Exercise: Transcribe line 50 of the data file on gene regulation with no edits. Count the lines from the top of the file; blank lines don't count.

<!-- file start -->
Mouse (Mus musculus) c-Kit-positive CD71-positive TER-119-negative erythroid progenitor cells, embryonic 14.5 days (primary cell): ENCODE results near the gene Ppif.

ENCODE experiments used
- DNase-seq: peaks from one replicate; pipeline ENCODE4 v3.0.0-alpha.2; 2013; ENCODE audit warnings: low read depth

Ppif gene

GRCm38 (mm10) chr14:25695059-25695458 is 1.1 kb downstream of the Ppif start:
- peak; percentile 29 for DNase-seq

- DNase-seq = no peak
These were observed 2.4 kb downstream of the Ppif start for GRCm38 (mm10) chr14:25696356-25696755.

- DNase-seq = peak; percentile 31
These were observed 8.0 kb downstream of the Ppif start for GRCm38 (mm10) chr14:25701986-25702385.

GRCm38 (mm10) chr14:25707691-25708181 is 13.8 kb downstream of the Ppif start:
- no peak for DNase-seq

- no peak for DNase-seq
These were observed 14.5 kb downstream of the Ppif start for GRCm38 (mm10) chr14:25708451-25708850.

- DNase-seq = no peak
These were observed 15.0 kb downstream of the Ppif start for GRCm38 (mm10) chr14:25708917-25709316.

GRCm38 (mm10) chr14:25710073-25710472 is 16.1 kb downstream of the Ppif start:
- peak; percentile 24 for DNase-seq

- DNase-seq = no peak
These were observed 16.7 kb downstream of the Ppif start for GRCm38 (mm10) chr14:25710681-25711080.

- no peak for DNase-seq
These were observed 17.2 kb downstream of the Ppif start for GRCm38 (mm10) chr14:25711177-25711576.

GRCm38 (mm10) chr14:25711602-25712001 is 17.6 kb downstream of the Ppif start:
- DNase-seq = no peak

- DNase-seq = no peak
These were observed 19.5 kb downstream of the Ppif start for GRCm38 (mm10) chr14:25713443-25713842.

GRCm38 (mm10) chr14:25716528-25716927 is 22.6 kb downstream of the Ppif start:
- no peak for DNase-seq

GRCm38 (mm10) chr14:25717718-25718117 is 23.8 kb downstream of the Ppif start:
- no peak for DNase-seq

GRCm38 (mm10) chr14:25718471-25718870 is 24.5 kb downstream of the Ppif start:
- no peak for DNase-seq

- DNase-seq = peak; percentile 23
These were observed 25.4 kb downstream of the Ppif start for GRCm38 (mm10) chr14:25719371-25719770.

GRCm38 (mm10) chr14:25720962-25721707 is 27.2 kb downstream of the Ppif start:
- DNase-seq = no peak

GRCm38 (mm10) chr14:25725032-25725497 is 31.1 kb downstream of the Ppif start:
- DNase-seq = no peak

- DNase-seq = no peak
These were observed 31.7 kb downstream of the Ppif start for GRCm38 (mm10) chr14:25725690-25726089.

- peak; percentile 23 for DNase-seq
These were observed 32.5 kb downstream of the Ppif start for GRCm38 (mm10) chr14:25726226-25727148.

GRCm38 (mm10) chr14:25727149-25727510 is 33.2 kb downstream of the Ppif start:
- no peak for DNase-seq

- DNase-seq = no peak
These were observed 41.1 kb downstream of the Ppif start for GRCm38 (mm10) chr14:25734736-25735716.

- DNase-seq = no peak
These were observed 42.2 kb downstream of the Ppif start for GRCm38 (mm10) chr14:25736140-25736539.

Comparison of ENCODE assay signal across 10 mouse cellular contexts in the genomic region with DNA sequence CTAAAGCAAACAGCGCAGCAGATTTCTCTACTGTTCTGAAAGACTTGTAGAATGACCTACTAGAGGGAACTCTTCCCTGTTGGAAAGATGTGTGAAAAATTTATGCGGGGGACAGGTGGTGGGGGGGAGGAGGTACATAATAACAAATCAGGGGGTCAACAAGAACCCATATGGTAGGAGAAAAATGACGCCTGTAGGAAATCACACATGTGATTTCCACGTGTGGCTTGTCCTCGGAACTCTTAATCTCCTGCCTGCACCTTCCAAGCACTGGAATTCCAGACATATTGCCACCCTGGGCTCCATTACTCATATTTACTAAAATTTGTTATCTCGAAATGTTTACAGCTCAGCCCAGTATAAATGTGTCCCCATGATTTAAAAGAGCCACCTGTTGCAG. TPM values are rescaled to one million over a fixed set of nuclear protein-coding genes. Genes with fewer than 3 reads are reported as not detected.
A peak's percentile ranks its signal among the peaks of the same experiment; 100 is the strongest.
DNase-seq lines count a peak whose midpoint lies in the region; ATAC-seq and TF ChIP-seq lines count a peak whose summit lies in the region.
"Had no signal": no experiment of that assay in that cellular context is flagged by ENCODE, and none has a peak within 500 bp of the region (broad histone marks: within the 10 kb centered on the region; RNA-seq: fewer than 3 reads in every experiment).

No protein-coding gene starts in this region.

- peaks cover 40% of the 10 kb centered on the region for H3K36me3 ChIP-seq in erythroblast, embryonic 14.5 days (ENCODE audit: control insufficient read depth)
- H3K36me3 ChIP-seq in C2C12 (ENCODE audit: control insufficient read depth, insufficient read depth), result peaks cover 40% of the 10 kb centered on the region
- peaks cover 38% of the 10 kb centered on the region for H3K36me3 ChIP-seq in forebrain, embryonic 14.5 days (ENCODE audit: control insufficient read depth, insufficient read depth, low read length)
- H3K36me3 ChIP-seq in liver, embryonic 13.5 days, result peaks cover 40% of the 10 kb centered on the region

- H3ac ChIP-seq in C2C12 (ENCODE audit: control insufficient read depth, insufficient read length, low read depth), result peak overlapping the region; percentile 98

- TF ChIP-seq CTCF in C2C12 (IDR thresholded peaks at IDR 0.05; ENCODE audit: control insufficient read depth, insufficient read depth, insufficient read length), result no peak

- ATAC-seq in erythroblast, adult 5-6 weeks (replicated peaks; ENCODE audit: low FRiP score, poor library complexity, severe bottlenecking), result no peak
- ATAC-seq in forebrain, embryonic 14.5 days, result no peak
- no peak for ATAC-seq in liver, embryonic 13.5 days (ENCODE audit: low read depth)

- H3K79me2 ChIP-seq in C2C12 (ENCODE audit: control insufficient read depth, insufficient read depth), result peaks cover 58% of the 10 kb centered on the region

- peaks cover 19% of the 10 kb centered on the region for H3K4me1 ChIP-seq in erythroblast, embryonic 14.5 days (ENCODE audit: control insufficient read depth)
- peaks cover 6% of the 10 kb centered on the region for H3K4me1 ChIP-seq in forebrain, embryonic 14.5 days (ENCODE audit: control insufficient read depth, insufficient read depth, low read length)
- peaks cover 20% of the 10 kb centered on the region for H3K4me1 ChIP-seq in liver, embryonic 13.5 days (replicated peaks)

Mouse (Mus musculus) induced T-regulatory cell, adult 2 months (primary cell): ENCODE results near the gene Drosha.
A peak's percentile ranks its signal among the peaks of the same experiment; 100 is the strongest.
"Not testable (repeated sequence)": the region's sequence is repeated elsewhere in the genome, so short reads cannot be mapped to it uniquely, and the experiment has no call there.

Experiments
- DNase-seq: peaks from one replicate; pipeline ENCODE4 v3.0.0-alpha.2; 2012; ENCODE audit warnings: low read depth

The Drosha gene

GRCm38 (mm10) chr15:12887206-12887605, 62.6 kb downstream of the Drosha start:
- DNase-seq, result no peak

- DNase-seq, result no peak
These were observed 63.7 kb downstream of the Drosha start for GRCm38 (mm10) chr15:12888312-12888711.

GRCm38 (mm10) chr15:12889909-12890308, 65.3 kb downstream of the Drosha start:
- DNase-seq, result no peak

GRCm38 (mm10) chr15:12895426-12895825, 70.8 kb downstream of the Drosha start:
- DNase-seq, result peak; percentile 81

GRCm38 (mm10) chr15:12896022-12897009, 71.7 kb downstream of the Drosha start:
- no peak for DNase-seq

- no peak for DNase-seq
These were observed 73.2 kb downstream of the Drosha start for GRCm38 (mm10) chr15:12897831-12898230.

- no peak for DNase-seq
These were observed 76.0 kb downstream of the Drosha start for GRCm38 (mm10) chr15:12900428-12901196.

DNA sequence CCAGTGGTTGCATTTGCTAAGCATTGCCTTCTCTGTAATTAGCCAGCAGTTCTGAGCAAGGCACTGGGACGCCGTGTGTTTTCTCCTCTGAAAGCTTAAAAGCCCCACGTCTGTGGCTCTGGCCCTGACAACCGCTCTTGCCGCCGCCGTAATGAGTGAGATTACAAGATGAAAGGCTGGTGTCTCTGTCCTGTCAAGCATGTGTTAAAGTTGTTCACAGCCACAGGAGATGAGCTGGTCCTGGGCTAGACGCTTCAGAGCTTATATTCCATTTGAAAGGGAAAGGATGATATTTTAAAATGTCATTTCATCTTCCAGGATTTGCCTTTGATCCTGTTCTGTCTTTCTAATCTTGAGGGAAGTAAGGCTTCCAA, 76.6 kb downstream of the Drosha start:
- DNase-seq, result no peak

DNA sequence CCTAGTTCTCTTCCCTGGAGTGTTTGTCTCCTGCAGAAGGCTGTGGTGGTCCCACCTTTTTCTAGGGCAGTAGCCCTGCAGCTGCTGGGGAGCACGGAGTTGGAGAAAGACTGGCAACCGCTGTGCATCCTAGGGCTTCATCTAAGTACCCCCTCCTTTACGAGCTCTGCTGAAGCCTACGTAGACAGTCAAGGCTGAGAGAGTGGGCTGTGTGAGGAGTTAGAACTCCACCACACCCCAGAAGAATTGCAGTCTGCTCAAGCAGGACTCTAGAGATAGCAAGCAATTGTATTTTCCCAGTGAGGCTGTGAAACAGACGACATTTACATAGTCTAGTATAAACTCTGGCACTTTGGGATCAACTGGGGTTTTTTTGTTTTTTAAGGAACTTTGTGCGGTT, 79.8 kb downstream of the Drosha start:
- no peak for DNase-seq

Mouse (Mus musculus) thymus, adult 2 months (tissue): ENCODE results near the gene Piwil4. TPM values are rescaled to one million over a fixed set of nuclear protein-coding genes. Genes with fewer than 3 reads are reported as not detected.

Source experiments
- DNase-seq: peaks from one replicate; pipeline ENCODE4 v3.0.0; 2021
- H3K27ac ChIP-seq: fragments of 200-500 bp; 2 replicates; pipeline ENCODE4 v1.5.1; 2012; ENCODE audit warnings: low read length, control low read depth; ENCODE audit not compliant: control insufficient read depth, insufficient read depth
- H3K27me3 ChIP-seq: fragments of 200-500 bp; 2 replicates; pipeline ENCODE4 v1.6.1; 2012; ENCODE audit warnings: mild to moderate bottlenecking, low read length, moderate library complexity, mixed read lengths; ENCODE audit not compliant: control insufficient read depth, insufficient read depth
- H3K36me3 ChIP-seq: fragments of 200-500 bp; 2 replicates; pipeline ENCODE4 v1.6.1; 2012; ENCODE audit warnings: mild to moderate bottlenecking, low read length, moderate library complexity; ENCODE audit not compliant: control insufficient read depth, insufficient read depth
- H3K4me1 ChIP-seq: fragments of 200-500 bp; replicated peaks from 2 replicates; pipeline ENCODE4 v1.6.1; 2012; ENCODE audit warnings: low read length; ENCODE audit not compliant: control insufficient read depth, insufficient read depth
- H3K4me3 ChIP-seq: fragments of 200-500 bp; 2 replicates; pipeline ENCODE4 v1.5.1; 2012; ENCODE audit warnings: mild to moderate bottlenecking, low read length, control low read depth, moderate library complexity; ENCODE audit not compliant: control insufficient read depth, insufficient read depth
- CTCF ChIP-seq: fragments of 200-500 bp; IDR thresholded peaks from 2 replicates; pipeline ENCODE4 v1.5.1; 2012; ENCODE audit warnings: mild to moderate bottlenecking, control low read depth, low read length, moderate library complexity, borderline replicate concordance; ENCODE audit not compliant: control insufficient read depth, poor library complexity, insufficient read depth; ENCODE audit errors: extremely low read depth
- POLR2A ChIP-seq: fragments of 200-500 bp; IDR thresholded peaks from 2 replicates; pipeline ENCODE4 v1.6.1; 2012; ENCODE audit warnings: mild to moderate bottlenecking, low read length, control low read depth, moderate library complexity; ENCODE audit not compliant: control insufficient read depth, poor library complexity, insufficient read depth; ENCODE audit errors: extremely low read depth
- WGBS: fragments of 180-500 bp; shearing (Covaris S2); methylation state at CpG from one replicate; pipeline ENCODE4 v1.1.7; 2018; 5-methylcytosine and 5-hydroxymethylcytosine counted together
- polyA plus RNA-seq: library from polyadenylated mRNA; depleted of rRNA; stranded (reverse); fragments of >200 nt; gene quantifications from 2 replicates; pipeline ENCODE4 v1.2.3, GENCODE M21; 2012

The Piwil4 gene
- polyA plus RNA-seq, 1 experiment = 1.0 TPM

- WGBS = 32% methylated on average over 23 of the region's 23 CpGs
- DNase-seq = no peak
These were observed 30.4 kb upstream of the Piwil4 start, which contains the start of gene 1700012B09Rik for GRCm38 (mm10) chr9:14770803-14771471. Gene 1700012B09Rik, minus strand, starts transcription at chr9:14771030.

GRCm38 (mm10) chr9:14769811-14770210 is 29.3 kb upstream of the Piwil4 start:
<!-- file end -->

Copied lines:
A peak's percentile ranks its signal among the peaks of the same experiment; 100 is the strongest.